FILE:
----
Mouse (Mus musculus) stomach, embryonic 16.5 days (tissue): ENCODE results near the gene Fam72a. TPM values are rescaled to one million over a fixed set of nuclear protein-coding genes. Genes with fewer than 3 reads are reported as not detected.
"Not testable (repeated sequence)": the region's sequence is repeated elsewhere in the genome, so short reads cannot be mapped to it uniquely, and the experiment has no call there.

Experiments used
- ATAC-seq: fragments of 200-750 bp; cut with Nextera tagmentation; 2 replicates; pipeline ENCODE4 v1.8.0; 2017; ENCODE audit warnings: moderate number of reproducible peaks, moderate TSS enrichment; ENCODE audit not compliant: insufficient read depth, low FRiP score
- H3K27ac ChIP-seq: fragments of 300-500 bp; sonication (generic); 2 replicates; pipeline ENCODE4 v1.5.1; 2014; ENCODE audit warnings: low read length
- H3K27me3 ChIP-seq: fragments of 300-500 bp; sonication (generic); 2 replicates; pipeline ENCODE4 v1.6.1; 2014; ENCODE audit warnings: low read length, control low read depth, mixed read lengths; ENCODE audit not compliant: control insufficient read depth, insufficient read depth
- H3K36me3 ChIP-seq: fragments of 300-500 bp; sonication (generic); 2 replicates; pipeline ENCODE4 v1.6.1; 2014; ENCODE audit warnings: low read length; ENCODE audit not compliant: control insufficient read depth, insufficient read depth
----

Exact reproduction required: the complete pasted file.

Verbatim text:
Mouse (Mus musculus) stomach, embryonic 16.5 days (tissue): ENCODE results near the gene Fam72a. TPM values are rescaled to one million over a fixed set of nuclear protein-coding genes. Genes with fewer than 3 reads are reported as not detected.
"Not testable (repeated sequence)": the region's sequence is repeated elsewhere in the genome, so short reads cannot be mapped to it uniquely, and the experiment has no call there.

Experiments used
- ATAC-seq: fragments of 200-750 bp; cut with Nextera tagmentation; 2 replicates; pipeline ENCODE4 v1.8.0; 2017; ENCODE audit warnings: moderate number of reproducible peaks, moderate TSS enrichment; ENCODE audit not compliant: insufficient read depth, low FRiP score
- H3K27ac ChIP-seq: fragments of 300-500 bp; sonication (generic); 2 replicates; pipeline ENCODE4 v1.5.1; 2014; ENCODE audit warnings: low read length
- H3K27me3 ChIP-seq: fragments of 300-500 bp; sonication (generic); 2 replicates; pipeline ENCODE4 v1.6.1; 2014; ENCODE audit warnings: low read length, control low read depth, mixed read lengths; ENCODE audit not compliant: control insufficient read depth, insufficient read depth
- H3K36me3 ChIP-seq: fragments of 300-500 bp; sonication (generic); 2 replicates; pipeline ENCODE4 v1.6.1; 2014; ENCODE audit warnings: low read length; ENCODE audit not compliant: control insufficient read depth, insufficient read depth